Prospective Mid-Year Election Changes IRS Notice 2020-29 allows employers to amend cafeteria plans to permit employees to make the following prospective mid-year election changes (including an initial election) for employer-sponsored health coverage, health flexible spending accounts (“FSAs”), and dependent care FSAs during calendar year 2020, regardless of whether the basis for the election change satisfies the “change in status” rules under Treas. Reg.  §1.125-4: Make a new election for employer-sponsored health coverage, if the employee initially declined to elect employer-sponsored health coverage; Revoke an existing election for employer-sponsored health coverage and make a new election to enroll in different health coverage sponsored by the same employer (including changing enrollment from self-only coverage to family coverage); Revoke an existing election for employer-sponsored health coverage, provided that the employee attests in writing that the employee is enrolled, or immediately will enroll, in other health coverage not sponsored by the employer; Revoke an… Continue Reading

EMPLOYEE BENEFIT/EXECUTIVE COMPENSATION CHANGES MADE BY THE CARES ACT

On March 27, 2020, Congress passed the Coronavirus Aid, Relief, and Economic Security Act (the “CARES Act”). This historic $2 trillion relief package received bipartisan support and is part of the third wave of federal government support as the nation copes with the acute economic fallout from the coronavirus (COVID-19) pandemic.  Some of the key provisions of the CARES Act that apply to health and welfare plans, educational assistance programs, retirement plans, executive compensation programs, and employment and payroll taxes are outlined below. Health and Welfare Plans Q1.      What COVID-19 testing and treatment is our company’s employer-sponsored group health plan required to cover? The Families First Coronavirus Response Act (“FFCRA”) requires an employer-sponsored group health plan (including a grandfathered plan under the Affordable Care Act (“ACA”)) (a “Plan”) to provide coverage for COVID-19 diagnostic testing and services related to the diagnostic testing without any cost sharing (including deductibles, copayments, and… Continue Reading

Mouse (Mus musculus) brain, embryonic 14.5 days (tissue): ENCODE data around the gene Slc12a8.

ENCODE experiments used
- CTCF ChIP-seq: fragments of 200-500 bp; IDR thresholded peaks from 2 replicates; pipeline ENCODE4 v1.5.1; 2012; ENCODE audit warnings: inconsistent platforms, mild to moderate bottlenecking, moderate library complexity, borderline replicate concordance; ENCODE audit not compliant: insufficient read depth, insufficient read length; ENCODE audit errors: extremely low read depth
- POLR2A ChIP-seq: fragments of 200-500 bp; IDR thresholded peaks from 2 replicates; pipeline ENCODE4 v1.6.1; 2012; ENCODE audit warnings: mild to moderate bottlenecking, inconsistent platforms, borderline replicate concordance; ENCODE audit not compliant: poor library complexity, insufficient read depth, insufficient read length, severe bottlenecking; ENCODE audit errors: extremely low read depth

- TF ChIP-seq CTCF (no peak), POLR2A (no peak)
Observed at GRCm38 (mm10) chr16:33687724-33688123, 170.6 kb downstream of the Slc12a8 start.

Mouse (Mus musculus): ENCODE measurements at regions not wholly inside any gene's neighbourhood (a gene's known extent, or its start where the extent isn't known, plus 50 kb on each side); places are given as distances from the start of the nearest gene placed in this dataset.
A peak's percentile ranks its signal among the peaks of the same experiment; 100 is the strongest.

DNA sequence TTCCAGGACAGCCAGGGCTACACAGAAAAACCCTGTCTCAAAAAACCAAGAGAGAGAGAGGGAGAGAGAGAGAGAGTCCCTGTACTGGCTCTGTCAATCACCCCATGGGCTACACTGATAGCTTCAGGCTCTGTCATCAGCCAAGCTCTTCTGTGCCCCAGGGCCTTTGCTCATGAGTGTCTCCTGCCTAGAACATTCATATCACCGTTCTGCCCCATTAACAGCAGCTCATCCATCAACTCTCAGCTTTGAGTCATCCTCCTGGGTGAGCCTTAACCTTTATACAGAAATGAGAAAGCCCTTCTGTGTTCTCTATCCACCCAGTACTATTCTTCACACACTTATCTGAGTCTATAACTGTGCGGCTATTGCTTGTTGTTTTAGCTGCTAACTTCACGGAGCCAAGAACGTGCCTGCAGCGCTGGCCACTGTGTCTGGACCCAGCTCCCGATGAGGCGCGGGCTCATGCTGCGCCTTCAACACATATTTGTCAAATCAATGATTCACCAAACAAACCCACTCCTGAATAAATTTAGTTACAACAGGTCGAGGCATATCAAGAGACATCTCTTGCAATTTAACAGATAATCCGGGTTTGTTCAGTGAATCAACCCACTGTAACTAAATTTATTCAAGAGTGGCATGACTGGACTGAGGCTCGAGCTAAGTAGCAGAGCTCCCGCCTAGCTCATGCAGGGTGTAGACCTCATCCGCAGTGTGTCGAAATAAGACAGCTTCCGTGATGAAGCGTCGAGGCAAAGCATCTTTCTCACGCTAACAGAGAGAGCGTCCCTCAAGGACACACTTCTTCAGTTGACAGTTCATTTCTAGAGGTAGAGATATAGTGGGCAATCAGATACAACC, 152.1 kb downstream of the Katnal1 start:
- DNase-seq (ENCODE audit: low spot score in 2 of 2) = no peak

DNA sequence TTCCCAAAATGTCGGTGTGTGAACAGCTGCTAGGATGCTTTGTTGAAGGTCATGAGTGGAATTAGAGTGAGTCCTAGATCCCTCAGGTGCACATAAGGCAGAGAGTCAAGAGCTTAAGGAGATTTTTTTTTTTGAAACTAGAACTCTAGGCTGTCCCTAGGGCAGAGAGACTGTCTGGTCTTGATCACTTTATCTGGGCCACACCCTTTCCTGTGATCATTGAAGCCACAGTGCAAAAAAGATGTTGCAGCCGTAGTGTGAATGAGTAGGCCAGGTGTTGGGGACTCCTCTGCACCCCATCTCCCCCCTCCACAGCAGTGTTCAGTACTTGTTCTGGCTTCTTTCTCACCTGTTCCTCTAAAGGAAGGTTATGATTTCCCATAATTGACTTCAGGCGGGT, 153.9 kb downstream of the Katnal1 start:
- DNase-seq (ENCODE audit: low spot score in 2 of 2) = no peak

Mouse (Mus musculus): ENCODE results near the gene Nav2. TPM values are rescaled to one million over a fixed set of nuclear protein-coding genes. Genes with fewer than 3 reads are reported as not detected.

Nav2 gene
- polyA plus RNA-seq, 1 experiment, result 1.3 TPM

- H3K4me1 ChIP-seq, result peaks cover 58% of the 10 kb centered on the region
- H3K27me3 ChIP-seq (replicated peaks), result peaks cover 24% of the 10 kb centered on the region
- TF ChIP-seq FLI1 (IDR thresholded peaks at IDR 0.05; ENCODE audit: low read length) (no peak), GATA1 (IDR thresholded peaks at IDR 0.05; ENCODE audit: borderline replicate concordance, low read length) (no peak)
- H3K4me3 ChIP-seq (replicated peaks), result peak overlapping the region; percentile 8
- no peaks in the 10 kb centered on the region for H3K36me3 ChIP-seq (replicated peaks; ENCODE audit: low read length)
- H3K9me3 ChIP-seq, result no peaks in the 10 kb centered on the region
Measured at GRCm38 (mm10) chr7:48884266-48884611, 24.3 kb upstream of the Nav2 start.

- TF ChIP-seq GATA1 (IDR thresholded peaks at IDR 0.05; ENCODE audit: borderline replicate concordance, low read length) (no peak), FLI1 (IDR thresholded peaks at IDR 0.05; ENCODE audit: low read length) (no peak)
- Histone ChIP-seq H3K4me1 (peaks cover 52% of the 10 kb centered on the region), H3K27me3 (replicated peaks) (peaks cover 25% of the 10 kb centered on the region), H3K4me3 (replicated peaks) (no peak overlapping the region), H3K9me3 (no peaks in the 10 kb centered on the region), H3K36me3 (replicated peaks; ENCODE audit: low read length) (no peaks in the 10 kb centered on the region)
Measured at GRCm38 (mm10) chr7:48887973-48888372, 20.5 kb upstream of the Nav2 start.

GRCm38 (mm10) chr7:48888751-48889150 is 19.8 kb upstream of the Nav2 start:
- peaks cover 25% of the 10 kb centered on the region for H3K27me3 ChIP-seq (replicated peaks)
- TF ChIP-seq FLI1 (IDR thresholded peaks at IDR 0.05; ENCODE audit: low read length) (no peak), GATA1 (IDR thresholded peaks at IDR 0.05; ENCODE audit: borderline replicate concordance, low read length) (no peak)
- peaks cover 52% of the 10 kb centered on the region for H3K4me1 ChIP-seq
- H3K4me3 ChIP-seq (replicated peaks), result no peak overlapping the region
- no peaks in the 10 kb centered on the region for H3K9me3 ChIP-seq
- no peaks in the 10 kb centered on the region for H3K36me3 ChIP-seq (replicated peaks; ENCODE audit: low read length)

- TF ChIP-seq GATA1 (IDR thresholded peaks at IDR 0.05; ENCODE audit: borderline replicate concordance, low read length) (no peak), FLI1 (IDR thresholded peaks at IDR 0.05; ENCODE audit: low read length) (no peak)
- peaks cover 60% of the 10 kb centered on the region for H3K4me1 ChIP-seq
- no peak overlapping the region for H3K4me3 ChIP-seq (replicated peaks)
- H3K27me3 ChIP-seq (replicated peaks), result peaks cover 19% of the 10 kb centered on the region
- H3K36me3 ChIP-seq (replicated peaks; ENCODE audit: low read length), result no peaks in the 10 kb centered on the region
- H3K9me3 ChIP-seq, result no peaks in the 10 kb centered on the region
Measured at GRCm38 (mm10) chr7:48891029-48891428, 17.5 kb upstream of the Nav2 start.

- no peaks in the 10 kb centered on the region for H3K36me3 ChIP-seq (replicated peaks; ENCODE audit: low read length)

IRS Addresses Medical Expense Reimbursements Related to Ancestry Genetic Testing Services